I was 20 years old and sat with a small group of church leaders. Sitting around a small conference table routinely covering logistics, there was nothing notable about the agenda. At the end of the meeting the pastor said with a grin on his face, “Ok…I’d like to open up the floor for you guys to ask any question you want. No question is off limits.”
We all sat there in quiet for a few moments. At first I thought that I didn’t have any questions. But by some serendipitous twist of fate, the life-altering question popped into my head and before I knew it, I was hearing myself ask, “What is this church’s stance on women in ministry? What do you believe about women being pastors?”
To this day, I’m not sure why I asked that question. I had never been overtly curious about this subject. I had grown up in the church absorbing the teaching of men as leaders and women as loving and submissive followers. It had never bothered me so I really wasn’t looking for a specific answer.
As soon as the words left my lips the room grew strangely quiet as if some one had sucked the air out of all of those present. The fluorescent lights seemed to get brighter and I squinted in embarrassment not understanding how my question had caused such instant tension. I had no idea the storm those words would create in my life so I just sat there with eager anticipation, waiting to hear a simple and straightforward answer.
What followed instead, was a heated discussion where painful words like “feminazi” and “bra-burner” and “rebellious spirit” were thrown around. At one point a male staff member [who had the word “Pastor” on his name tag] said, “If I were a woman, I wouldn’t even want to lead or be a pastor. It’s just not what a women should desire in life.” The other two women in the room said very little but one of them eventually told the group that “titles were not important to her and that the issue did not matter much to her”.
My heart was racing fast and my face was flushed. I was humiliated that I had so unknowingly asked a question that could create such a firestorm. I was angry that the men in the room were telling me what I, as a woman, should want or feel. I was outraged that the women in the room acquiesced with an air of false humility and embarrassment.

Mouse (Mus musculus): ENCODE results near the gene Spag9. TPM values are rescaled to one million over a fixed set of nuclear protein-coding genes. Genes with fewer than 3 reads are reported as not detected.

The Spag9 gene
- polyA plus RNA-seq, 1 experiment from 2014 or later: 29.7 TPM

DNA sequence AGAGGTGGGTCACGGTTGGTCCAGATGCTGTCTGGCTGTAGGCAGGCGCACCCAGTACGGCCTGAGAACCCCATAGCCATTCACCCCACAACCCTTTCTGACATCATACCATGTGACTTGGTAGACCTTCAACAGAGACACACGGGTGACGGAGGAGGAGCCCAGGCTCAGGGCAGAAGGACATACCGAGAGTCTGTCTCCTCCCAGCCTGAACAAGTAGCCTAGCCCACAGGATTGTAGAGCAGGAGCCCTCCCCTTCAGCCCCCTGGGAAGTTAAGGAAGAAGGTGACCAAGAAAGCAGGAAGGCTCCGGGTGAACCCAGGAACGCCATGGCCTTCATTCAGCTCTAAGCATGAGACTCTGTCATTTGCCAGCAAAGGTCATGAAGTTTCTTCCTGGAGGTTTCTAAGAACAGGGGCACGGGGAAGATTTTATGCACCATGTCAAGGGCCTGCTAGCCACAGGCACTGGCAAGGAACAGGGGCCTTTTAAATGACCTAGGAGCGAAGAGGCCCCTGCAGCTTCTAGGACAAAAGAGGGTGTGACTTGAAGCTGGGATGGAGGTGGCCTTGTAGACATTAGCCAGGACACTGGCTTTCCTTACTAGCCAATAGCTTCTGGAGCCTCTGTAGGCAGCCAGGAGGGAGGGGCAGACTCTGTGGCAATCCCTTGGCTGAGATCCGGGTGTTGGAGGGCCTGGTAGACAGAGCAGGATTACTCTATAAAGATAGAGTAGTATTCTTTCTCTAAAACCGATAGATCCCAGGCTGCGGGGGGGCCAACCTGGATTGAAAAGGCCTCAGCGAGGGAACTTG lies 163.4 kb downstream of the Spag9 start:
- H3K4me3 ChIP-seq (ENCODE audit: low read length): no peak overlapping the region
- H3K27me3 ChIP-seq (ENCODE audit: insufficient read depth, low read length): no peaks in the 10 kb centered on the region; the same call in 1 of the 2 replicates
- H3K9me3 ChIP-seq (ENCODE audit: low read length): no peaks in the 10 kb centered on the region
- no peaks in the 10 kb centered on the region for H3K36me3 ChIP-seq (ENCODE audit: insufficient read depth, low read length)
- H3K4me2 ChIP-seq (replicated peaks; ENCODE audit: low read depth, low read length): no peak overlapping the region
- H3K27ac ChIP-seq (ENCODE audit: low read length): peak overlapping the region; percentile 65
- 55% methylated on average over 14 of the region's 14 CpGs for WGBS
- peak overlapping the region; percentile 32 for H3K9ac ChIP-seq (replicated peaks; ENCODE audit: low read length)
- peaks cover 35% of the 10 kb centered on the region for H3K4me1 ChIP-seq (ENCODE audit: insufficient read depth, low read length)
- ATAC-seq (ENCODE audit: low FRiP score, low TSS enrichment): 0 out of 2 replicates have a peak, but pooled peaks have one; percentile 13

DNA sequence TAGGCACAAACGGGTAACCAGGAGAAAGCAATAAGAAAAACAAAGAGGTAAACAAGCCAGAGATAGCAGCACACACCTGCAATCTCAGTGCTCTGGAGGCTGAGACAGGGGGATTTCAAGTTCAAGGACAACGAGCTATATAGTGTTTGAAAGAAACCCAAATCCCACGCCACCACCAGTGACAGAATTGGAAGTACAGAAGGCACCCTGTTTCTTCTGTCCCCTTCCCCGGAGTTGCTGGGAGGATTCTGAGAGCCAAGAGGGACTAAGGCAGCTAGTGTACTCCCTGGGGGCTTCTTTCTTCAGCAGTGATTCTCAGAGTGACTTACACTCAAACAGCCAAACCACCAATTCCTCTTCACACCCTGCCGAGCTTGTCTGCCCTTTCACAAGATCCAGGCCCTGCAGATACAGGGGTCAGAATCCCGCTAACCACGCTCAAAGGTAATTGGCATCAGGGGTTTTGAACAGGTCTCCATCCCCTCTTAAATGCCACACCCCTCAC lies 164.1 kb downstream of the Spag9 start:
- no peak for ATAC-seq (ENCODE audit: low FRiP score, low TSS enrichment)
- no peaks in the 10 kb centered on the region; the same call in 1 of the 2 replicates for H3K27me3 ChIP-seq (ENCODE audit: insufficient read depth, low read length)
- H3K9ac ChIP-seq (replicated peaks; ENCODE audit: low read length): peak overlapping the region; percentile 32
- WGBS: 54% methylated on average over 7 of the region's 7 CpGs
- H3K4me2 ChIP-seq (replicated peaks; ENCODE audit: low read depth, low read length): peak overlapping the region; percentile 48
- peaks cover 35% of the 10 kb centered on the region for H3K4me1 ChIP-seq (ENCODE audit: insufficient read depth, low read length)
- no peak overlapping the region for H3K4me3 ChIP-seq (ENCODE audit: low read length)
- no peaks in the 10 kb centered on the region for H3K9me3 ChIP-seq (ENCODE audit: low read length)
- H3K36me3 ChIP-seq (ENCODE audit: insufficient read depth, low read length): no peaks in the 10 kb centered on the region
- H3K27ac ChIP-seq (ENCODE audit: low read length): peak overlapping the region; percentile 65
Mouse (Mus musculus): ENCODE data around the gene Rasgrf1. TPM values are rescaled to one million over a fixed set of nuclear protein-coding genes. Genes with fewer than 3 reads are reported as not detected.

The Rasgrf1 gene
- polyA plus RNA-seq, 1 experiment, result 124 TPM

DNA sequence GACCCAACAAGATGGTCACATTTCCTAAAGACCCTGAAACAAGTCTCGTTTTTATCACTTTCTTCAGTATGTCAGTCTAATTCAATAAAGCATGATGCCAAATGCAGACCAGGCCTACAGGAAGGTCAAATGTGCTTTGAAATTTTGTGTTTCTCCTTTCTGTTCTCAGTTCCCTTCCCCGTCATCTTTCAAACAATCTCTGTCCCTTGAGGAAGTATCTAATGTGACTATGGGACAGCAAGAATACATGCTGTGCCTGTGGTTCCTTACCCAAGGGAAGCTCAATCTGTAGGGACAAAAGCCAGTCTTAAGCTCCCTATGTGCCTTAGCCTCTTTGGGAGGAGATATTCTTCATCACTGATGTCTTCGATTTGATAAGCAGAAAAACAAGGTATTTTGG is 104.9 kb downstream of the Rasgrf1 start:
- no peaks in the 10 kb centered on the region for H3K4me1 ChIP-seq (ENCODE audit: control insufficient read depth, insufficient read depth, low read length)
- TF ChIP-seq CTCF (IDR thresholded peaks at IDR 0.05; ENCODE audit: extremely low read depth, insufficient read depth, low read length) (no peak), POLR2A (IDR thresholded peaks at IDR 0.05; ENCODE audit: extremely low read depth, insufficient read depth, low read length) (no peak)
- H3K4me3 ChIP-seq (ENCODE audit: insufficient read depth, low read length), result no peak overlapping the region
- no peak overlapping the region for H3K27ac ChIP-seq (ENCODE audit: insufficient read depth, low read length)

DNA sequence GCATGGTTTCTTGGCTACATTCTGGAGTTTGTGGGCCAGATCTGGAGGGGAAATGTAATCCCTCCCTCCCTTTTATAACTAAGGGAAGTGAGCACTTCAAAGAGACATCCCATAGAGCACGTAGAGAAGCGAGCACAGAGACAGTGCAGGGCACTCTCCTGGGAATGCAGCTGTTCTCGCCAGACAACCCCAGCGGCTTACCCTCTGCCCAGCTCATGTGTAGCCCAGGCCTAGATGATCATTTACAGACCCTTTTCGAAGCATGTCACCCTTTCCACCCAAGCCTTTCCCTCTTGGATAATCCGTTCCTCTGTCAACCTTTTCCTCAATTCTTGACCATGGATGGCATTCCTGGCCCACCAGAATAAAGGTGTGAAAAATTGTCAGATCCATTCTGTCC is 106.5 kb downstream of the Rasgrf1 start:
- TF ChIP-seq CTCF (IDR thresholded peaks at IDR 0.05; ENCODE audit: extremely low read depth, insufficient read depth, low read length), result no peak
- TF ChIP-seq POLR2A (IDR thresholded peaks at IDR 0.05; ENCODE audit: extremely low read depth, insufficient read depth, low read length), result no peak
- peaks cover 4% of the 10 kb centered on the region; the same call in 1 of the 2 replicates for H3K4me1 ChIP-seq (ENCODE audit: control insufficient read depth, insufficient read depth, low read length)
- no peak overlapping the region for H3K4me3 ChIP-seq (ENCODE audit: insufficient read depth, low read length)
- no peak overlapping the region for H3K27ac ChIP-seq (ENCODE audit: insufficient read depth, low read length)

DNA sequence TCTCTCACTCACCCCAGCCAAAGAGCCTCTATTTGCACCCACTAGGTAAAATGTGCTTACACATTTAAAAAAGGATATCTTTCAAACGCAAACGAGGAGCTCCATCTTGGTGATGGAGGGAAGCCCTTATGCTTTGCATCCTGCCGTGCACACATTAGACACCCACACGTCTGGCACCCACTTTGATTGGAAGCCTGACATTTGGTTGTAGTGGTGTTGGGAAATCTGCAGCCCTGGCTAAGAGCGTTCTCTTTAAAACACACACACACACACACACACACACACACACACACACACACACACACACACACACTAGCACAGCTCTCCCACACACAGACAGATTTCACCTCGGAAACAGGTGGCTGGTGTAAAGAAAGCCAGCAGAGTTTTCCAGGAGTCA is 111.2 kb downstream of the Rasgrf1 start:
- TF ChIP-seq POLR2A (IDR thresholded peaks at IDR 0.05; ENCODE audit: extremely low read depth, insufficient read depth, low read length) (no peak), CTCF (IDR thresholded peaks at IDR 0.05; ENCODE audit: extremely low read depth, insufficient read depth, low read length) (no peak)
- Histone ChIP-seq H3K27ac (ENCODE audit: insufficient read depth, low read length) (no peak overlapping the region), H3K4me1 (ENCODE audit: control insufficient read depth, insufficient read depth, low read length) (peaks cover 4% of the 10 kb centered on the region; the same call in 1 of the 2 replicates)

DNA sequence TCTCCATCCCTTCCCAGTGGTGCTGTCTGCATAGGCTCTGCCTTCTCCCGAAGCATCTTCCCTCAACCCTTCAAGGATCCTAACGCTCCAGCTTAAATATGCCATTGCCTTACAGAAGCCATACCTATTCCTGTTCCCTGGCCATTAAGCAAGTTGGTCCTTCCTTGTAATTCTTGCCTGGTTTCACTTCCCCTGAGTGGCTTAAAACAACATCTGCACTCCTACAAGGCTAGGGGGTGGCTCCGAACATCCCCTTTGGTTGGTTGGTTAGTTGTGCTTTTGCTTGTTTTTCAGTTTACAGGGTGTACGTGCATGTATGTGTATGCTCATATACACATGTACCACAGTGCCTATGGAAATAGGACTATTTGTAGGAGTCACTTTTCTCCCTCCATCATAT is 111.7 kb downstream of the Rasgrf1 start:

I was shocked at how the pastor refused to take a stand on the issue and how he never, not once during the conversation, looked me in the eyes. I wanted to know that he had studied this topic. I wanted to know that he had a conviction about it. And what I didn’t know then but I know so hauntingly now, is that I wanted to know that he believed in me, a woman. That he saw my raw talent and tender heart and courageous spirit and that he believed it should be shared with God’s people.
He eventually did say that this topic was not an issue he was willing to pursue because it would cause dissension within his congregation and dissension was not of God. When I pushed him to elaborate on this motivation and challenged him to seek the truth [whether it made people angry or not] he shut the conversation down and said we had to move on with our day. As the argument died down we all kind of sat there a bit bewildered as to what had just happened. Not knowing what else to say, the pastor spoke up, “Well, Rebecca. I hope this conversation was helpful.” I responded as humbly as I could muster, “Well…actually, no. I am more confused now than before I asked the question.” His response was, “I’m sorry to hear that.” And the meeting was over.
Now 15 years later, I still get a pit in my stomach when I think about that meeting. The sting of the words and insinuations has dulled but it left me with an insatiable desire to know what I believe about this. Had it not been for that meeting I may have never gone on the beautiful journey of discovering my own strengths. I may have never learned about the plight of women and girls around the world. Perhaps I would never have combed through the Bible and other books of history and seen with fresh eyes the way that patriarchy raped humanity of the female voice. Maybe I wouldn’t have been given the opportunity to feel the rage of injustice that made me want to burn down the structural violence our society has created against women. And maybe, just maybe, I would not have been introduced to the incredibly fearless women and men who speak out against this madness and speak up for those who have suffered under this oppression. My appropriate rage fueled my journey and it pushed me from the rocky cliffs of a hard heart back to the fertile valley of tenderness and compassion. The path was overgrown with words like forgiveness, mercy and grace.
I am infinitely grateful for the way that I felt in that meeting that day. So many years later I know that had I not felt so small, so insignificant, sitting there in that stark conference room I would not have experienced the true exhilaration of empowerment. The wounds inflicted are still tender but I want them to be. I don’t want to grow numb against the pain because it may dull my passion to be a voice calling out to other women and girls, “You are talented and tender and courageous! God’s people need to know you!”